By default, the char data type can be applied to a variable that would hold one character at a time. After declaring the variable, when initializing it, include its value in single-quotes. Here is an example:

1> DECLARE @Gender char;
2> SET @GENDER = 'M';
3> SELECT @Gender AS Gender;
4> GO
Gender
------
M

(1 rows affected)

If you include more than one character in the single-quotes, only the first (most left) character would be stored in the variable. Here is an example:

1> DECLARE @Gender char;
2> SET @Gender = 'Male';
3> SELECT @Gender AS Gender;
4> GO
Gender
------
M

(1 rows affected)

If a variable will hold strings of different lengths, declare it with the varchar data type. The maximum length of text that a field of varchar type can hold is equivalent to 8 kilobytes.

In some circumstances, you will need to change or specify the number of characters used in a string variable. Although a First Name and a Book Title variables should use the varchar type, both variables would not have the same length of entries. As it happens, people hardly have a first name that is beyond 20 characters and many book titles go beyond 32 characters. In this case, both variables would use the same data type but different lengths.

To specify the maximum number of characters that can be stored in a string variable, on the right side of char or varchar, type an opening and a closing parentheses. Inside of the parentheses, type the desired number.

 Here are examples:

DECLARE @FirstName varchar(20),
        @LastName varchar(20),
        @FullName varchar(40),
        @DateHired DateTime,
        @EmplStatus int,
        @IsMarried bit,
        @WeeklyHours Decimal(6,2),
        @HourlySalary SmallMoney,
        @WeeklySalary SmallMoney;
SET @FirstName    = 'Samuel';
SET @LastName     = 'Weinberg';
SET @FullName     = @LastName + ', ' +@FirstName;
SET @DateHired    = '12/05/1998';
SET @IsMarried    = 1;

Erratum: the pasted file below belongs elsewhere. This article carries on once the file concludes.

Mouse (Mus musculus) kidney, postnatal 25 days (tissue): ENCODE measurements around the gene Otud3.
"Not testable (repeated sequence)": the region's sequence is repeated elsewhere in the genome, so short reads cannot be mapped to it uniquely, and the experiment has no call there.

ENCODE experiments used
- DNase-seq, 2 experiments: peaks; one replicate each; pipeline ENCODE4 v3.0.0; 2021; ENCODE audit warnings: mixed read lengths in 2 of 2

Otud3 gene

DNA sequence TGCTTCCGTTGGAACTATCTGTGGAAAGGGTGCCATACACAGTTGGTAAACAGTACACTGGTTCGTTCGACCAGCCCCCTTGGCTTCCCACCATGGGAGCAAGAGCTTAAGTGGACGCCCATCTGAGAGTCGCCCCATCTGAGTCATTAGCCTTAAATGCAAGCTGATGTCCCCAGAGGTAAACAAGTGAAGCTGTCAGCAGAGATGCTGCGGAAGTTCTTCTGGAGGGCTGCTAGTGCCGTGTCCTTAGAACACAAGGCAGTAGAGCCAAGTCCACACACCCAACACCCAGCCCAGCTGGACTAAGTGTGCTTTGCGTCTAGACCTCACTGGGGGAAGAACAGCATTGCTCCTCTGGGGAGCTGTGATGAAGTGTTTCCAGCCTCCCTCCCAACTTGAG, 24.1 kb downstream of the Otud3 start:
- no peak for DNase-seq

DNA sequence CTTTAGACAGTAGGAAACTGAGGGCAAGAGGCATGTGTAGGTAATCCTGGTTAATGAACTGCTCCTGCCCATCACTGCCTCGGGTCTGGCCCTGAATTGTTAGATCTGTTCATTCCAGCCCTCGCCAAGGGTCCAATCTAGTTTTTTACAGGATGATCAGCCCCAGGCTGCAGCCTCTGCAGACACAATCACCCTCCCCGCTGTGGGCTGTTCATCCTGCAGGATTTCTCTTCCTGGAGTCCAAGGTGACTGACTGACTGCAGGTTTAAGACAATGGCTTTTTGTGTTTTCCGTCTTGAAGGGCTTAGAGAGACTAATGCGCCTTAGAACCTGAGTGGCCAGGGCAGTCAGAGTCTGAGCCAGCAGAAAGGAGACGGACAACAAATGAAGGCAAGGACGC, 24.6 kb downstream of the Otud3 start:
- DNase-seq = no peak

SET @EmplStatus   = 2;
SET @WeeklyHours  = 36.50;
SET @HourlySalary = 15.72;
SET @WeeklySalary = @WeeklyHours * @HourlySalary;
SELECT @FullName As [Full Name],
       @DateHired AS [Date Hired],
       @EmplStatus AS [Empl Status],
       @IsMarried AS [Married?],
       @WeeklyHours AS Hours,
       @HourlySalary AS Hourly,
       @WeeklySalary AS Weekly;
GO

This would produce: 

Initializing string variables

To initialize the variable, if you are using the Command Prompt (SQLCMD.EXE), include its value between double-quotes. Here is an example:

Character

If you are using a query window, don't include the string value in double-quotes; otherwise, you would receive an error:

Initializing string variables

Therefore, if using the query window, include the string in single-quotes:

String Variables

The text data type can be used on a variable whose data would consist of ASCII characters. As opposed to a varchar type of field, a text type of field can hold text that is longer than 8 kilobytes.

The nchar, nvarchar, and ntext types follow the same rules as the char, varchar, and text respectively, except that they can be applied to variables that would hold international characters, that is, characters of languages other than US English. This is done following the rules of Unicode formats.